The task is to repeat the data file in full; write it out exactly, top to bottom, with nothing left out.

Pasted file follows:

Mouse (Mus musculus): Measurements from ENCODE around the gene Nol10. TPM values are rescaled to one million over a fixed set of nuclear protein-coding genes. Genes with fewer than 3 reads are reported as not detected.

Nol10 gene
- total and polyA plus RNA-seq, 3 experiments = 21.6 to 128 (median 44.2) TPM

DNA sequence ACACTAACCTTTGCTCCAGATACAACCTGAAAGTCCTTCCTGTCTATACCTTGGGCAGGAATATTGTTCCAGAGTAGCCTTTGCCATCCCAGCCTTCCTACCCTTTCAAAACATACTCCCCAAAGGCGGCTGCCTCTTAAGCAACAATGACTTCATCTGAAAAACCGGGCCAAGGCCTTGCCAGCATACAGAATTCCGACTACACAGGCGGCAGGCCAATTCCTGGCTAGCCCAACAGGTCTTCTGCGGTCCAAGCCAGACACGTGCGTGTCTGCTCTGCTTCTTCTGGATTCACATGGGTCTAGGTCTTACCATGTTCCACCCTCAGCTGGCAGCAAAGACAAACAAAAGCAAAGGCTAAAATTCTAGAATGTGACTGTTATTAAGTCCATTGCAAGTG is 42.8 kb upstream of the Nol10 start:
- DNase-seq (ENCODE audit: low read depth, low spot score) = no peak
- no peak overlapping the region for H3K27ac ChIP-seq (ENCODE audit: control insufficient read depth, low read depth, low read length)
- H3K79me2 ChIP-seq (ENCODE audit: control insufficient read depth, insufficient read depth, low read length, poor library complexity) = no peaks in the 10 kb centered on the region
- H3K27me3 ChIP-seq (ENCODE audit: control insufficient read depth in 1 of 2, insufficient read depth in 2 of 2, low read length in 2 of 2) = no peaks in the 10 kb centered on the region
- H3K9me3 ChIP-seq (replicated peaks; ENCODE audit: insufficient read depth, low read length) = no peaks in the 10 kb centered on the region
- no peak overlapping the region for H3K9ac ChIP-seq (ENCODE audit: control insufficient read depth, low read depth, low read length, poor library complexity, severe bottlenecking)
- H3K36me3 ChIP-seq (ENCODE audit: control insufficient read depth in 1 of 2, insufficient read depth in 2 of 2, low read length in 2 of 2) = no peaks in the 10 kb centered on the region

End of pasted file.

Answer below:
Mouse (Mus musculus): Measurements from ENCODE around the gene Nol10. TPM values are rescaled to one million over a fixed set of nuclear protein-coding genes. Genes with fewer than 3 reads are reported as not detected.

Nol10 gene
- total and polyA plus RNA-seq, 3 experiments = 21.6 to 128 (median 44.2) TPM

DNA sequence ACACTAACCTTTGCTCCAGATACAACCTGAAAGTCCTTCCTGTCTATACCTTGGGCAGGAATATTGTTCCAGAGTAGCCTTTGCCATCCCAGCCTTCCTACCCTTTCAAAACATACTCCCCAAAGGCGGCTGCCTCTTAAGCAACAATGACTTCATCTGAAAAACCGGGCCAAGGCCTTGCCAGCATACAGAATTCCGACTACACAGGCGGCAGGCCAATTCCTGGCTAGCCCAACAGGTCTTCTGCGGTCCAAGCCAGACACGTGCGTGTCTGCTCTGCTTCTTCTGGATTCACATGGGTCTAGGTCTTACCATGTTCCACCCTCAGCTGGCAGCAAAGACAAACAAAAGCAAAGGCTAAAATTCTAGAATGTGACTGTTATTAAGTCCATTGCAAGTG is 42.8 kb upstream of the Nol10 start:
- DNase-seq (ENCODE audit: low read depth, low spot score) = no peak
- no peak overlapping the region for H3K27ac ChIP-seq (ENCODE audit: control insufficient read depth, low read depth, low read length)
- H3K79me2 ChIP-seq (ENCODE audit: control insufficient read depth, insufficient read depth, low read length, poor library complexity) = no peaks in the 10 kb centered on the region
- H3K27me3 ChIP-seq (ENCODE audit: control insufficient read depth in 1 of 2, insufficient read depth in 2 of 2, low read length in 2 of 2) = no peaks in the 10 kb centered on the region
- H3K9me3 ChIP-seq (replicated peaks; ENCODE audit: insufficient read depth, low read length) = no peaks in the 10 kb centered on the region
- no peak overlapping the region for H3K9ac ChIP-seq (ENCODE audit: control insufficient read depth, low read depth, low read length, poor library complexity, severe bottlenecking)
- H3K36me3 ChIP-seq (ENCODE audit: control insufficient read depth in 1 of 2, insufficient read depth in 2 of 2, low read length in 2 of 2) = no peaks in the 10 kb centered on the region